Aussitschweg with a Monte Rosa view
Zermatt Gornergrat Mark Twains Weg: 14km; 1400m ; Gornergrat Weg der Stilleat EveryTrail
Just an out and back but offering stunning views of the Dufourspitz group and glaciers
____________________________________________________________________________________________________Route: Gornergrat - Lower Traverse - Arvenweg
and Sunegga/Blauherd - Abenteurweg - Gamsweg click here for more pictures and video from our blog Summary
: From the Gornegrat station proceed as if doing the main Aussitschweg descent. The Lower Traverse is the third N junction after the Rinderhorn junction. Note that its NOT marked on the bike map (keep in mind that we said the bike maps are not that useful) but it is marked on the hiking 1:20,000 scale topo maps so that turned out to be a useful purchase. This Lower Traverse (we called it that because we have no imagination) is at least as of the same quality as the Marks Twains Weg and is a do not miss trail. Amazing quality and quite unforgiveable for it not to be marked on the bike maps. We finished off with a fast Arvenweg rip back to Zermatt.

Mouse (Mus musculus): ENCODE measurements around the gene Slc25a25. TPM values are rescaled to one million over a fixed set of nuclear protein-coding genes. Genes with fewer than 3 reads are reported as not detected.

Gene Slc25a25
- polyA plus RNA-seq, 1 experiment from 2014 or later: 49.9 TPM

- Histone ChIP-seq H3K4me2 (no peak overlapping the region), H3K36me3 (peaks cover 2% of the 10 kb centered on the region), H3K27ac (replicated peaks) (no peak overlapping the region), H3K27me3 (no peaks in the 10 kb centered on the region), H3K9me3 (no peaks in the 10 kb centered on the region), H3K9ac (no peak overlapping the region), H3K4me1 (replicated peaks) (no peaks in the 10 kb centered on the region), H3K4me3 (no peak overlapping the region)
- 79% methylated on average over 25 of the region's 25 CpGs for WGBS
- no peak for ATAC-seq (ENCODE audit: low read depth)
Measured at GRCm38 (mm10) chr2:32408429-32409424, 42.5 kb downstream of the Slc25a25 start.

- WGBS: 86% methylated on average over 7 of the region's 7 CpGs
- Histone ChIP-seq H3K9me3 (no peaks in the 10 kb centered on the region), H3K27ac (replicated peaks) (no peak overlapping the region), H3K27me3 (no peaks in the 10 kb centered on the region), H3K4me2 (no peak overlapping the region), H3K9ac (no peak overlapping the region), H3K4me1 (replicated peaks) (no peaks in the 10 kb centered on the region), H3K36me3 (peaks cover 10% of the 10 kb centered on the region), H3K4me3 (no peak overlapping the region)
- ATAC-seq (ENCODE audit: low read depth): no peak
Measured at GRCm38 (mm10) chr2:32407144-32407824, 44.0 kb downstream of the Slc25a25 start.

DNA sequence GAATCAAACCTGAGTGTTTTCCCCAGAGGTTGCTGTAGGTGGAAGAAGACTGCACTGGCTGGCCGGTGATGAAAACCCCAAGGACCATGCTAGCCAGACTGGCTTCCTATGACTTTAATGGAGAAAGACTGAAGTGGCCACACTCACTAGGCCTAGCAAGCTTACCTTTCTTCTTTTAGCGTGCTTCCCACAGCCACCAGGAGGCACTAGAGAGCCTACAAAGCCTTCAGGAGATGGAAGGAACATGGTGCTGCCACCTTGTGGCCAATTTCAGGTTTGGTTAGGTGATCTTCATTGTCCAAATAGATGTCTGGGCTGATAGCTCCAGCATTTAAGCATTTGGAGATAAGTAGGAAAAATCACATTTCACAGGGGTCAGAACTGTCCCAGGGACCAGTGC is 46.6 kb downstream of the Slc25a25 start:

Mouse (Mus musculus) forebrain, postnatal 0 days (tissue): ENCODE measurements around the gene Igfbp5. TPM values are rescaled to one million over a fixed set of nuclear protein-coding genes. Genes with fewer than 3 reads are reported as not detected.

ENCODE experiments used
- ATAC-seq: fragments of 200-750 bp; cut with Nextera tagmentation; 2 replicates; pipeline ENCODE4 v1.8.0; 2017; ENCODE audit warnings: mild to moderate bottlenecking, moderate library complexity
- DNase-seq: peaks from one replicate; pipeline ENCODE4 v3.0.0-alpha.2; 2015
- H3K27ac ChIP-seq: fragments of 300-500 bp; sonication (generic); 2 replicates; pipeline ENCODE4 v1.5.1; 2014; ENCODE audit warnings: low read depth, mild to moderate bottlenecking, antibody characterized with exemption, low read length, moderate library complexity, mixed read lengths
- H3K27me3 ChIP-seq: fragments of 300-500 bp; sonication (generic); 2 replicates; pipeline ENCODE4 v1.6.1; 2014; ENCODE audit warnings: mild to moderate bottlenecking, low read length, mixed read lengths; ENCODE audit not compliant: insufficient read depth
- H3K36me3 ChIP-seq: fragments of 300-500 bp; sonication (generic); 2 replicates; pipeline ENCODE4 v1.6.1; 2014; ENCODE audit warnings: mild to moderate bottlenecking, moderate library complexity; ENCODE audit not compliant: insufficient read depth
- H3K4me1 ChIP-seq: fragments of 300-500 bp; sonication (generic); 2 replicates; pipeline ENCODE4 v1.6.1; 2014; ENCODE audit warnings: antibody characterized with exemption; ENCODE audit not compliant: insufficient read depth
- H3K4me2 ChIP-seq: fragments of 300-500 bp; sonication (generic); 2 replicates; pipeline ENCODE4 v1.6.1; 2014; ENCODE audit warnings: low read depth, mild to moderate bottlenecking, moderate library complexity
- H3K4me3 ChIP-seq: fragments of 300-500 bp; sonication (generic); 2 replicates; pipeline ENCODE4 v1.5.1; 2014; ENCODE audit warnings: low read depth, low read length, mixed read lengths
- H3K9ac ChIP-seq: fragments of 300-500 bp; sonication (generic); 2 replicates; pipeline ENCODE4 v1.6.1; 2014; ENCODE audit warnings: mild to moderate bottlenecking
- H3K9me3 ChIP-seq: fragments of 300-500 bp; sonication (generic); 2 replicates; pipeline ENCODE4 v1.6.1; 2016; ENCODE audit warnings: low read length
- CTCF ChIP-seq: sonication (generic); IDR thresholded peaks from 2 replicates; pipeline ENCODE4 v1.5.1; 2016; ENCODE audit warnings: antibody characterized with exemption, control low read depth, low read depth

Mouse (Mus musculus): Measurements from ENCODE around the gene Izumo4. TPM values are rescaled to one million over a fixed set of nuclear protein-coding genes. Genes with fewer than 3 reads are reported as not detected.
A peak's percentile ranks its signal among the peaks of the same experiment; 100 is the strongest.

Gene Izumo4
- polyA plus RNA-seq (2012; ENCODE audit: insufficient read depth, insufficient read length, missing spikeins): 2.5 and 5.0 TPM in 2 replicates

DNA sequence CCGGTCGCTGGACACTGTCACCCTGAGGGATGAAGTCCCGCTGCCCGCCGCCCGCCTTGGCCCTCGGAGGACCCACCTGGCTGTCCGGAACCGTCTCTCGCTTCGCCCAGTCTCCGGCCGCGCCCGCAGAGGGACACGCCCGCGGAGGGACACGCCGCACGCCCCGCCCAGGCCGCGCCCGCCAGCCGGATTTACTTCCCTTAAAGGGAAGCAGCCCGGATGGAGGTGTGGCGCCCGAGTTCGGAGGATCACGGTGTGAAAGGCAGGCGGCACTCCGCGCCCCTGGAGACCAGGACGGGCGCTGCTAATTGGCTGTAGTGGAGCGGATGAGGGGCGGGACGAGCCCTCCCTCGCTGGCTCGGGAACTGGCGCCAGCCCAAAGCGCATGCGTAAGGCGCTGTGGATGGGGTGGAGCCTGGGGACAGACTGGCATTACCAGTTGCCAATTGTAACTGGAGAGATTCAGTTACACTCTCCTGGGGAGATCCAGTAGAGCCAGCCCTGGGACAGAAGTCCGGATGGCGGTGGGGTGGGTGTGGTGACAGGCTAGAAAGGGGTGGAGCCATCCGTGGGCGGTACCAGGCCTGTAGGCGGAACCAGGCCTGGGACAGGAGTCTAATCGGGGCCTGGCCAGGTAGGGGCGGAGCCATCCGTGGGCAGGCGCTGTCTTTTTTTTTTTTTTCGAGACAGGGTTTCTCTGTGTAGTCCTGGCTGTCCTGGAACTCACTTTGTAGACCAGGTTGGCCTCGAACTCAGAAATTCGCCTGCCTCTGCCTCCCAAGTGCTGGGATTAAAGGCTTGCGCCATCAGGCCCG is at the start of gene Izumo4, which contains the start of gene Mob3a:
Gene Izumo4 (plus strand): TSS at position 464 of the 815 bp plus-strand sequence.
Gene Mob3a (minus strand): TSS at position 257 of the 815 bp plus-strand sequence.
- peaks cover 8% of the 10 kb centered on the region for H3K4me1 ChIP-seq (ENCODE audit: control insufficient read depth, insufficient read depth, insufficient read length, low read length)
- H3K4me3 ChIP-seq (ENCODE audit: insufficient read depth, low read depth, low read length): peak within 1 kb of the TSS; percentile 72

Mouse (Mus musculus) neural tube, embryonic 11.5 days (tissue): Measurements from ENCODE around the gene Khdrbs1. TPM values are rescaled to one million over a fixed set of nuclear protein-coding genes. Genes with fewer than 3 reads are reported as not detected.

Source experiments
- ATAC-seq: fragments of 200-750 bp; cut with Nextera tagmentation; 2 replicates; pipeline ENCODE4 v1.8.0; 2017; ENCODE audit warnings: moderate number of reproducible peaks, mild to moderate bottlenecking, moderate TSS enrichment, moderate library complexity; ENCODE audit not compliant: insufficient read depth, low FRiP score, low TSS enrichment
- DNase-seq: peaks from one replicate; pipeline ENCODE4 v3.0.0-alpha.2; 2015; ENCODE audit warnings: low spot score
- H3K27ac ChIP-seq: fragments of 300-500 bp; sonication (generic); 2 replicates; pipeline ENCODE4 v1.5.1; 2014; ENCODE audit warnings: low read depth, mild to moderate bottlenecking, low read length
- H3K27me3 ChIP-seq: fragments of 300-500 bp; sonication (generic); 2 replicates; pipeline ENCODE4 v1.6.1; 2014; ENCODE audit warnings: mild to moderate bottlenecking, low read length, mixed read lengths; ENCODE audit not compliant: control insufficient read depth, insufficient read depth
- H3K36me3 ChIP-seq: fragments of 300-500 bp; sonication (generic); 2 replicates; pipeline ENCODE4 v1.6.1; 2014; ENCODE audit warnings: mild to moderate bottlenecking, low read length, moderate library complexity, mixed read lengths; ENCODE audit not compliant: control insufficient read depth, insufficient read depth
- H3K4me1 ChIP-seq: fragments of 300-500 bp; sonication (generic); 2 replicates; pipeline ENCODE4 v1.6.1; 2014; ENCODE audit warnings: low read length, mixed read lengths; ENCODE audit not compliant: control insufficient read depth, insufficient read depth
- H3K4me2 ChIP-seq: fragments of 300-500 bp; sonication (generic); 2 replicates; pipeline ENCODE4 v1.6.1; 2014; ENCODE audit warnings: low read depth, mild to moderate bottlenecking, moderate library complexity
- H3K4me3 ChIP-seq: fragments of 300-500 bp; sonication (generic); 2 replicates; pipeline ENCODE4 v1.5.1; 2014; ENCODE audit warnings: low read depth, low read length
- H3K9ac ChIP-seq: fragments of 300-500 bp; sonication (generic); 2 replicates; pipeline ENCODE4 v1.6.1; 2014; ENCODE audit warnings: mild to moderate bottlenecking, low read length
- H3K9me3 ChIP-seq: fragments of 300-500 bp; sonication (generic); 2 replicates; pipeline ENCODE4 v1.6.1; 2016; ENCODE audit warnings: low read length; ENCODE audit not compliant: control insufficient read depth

Wanting to mix it up we then took the Sunnega/Blauherd lifts up to the start of the Panoramweg and hiked up 300m to the Abenteurweg (recall that the Rothorn gondola was closed for maintenance so we couldn't take it). The Abenteurweg is scary and exposed. It's a naked ridgeline of singletrack lined with rocks on either side and the trail surface itself is decomposing sedimentary rock. Pretty high-consequence mistakes can result if you miss. The top half was (for me) less than 60% rideable. The bottom half was rideable with a lot of "Inversion Riders" style behind the saddle crawling and lots of nose wheelie trials moves. It gets quite a bit easier as you intersect the Gamsweg and then of course becomes the usual cherry Zermatt below treeline singletrack.
The Abenteuerweg was technically the most difficult trail we rode in our Swiss trip
Made up the "Lower Traverse" aka Lambsweg name for this unmarked trail that shoots off Mark Twain Weg
Zermatt - Gornergrat day 3 at EveryTrail
Yet another classic view of the 'Horn